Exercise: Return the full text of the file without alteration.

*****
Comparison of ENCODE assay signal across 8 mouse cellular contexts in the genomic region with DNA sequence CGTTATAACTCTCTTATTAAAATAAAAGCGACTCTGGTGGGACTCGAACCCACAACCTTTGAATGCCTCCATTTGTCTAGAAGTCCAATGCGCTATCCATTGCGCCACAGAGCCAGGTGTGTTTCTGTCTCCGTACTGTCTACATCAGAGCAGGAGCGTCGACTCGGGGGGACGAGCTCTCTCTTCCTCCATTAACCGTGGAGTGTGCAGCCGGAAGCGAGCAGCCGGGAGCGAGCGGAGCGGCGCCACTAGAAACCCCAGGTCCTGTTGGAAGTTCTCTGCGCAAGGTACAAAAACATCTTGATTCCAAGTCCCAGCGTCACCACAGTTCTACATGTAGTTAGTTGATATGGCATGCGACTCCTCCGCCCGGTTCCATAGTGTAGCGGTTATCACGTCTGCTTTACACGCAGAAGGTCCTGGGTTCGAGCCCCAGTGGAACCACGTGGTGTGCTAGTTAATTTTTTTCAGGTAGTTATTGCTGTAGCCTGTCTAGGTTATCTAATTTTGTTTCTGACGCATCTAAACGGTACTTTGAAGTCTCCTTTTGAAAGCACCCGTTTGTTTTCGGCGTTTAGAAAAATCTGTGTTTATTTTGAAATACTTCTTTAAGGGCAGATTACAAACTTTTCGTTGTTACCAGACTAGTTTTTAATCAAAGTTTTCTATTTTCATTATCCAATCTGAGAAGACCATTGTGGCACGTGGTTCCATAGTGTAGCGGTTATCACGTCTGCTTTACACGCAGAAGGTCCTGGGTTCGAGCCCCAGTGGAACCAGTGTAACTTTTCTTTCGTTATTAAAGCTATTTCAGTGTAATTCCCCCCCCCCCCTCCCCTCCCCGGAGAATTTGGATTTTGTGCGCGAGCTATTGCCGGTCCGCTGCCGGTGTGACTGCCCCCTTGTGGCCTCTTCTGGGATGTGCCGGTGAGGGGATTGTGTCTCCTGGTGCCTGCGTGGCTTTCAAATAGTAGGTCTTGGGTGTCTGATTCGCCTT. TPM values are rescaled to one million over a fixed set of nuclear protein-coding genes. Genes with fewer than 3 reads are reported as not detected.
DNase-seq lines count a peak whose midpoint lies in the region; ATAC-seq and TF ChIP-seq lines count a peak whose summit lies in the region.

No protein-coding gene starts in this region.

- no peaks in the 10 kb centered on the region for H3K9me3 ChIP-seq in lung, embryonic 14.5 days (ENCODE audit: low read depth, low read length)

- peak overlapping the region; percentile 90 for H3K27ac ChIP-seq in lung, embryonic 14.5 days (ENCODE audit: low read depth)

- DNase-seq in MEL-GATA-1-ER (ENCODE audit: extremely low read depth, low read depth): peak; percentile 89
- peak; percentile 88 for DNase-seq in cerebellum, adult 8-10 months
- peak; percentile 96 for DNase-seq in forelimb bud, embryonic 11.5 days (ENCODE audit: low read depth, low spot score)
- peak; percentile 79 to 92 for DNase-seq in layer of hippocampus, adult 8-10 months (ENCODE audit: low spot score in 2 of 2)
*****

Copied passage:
Comparison of ENCODE assay signal across 8 mouse cellular contexts in the genomic region with DNA sequence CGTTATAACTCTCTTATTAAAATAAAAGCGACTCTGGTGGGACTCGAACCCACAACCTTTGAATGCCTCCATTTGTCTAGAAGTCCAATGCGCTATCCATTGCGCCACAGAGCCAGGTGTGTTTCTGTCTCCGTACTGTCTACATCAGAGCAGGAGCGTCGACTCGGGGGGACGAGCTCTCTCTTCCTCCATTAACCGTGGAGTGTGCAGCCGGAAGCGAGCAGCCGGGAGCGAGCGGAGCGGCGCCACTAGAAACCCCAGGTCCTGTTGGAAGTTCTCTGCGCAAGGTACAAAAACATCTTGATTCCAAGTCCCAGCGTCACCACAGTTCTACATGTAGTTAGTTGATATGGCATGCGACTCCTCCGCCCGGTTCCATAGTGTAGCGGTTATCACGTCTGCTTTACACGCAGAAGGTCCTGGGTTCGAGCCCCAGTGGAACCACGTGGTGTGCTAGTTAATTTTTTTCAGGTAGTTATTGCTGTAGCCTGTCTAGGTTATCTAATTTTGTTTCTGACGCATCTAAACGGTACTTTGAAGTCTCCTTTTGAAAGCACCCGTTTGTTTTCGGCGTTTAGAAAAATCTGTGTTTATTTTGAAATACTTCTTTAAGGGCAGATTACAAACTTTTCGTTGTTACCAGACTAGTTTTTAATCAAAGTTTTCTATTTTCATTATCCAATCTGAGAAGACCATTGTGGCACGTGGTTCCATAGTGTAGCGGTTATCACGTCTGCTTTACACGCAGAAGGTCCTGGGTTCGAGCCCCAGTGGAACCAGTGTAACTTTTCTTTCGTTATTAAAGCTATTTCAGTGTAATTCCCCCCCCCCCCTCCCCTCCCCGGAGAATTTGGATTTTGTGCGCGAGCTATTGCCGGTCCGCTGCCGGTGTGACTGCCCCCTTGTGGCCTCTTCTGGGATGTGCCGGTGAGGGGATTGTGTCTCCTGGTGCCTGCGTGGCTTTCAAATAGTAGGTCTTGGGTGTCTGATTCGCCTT. TPM values are rescaled to one million over a fixed set of nuclear protein-coding genes. Genes with fewer than 3 reads are reported as not detected.
DNase-seq lines count a peak whose midpoint lies in the region; ATAC-seq and TF ChIP-seq lines count a peak whose summit lies in the region.

No protein-coding gene starts in this region.

- no peaks in the 10 kb centered on the region for H3K9me3 ChIP-seq in lung, embryonic 14.5 days (ENCODE audit: low read depth, low read length)

- peak overlapping the region; percentile 90 for H3K27ac ChIP-seq in lung, embryonic 14.5 days (ENCODE audit: low read depth)

- DNase-seq in MEL-GATA-1-ER (ENCODE audit: extremely low read depth, low read depth): peak; percentile 89
- peak; percentile 88 for DNase-seq in cerebellum, adult 8-10 months
- peak; percentile 96 for DNase-seq in forelimb bud, embryonic 11.5 days (ENCODE audit: low read depth, low spot score)
- peak; percentile 79 to 92 for DNase-seq in layer of hippocampus, adult 8-10 months (ENCODE audit: low spot score in 2 of 2)